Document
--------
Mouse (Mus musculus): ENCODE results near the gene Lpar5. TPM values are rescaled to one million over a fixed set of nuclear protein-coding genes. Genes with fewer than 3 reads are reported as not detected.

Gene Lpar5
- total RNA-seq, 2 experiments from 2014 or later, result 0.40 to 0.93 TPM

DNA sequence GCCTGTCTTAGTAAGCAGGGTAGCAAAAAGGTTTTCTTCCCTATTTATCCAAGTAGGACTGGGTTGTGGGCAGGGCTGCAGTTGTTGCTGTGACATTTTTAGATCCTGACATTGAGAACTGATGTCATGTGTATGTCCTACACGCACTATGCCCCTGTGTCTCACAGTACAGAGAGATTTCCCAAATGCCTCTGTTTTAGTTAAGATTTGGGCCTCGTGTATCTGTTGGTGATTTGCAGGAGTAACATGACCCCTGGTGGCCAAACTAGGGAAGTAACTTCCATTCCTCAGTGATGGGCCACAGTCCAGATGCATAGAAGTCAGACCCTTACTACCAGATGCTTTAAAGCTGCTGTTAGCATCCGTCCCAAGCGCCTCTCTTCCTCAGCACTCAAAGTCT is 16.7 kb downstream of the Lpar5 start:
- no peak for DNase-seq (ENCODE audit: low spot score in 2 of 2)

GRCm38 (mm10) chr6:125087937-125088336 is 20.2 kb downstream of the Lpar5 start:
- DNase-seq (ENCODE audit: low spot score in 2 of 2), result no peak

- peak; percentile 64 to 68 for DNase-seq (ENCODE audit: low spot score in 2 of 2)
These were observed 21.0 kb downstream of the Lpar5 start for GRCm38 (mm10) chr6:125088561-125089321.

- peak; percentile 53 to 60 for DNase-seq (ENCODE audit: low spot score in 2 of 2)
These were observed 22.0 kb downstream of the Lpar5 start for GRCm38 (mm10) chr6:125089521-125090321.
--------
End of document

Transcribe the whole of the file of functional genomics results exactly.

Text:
Mouse (Mus musculus): ENCODE results near the gene Lpar5. TPM values are rescaled to one million over a fixed set of nuclear protein-coding genes. Genes with fewer than 3 reads are reported as not detected.

Gene Lpar5
- total RNA-seq, 2 experiments from 2014 or later, result 0.40 to 0.93 TPM

DNA sequence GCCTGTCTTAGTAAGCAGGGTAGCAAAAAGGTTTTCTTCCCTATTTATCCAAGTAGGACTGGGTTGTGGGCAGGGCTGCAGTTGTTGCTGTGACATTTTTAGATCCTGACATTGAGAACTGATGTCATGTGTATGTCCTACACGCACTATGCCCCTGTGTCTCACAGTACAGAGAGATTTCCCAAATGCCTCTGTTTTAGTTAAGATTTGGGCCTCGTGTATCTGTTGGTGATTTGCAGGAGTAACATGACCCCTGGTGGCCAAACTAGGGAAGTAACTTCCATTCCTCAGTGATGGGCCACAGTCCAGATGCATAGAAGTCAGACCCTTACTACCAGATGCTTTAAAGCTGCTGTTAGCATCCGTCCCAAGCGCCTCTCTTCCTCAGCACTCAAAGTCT is 16.7 kb downstream of the Lpar5 start:
- no peak for DNase-seq (ENCODE audit: low spot score in 2 of 2)

GRCm38 (mm10) chr6:125087937-125088336 is 20.2 kb downstream of the Lpar5 start:
- DNase-seq (ENCODE audit: low spot score in 2 of 2), result no peak

- peak; percentile 64 to 68 for DNase-seq (ENCODE audit: low spot score in 2 of 2)
These were observed 21.0 kb downstream of the Lpar5 start for GRCm38 (mm10) chr6:125088561-125089321.

- peak; percentile 53 to 60 for DNase-seq (ENCODE audit: low spot score in 2 of 2)
These were observed 22.0 kb downstream of the Lpar5 start for GRCm38 (mm10) chr6:125089521-125090321.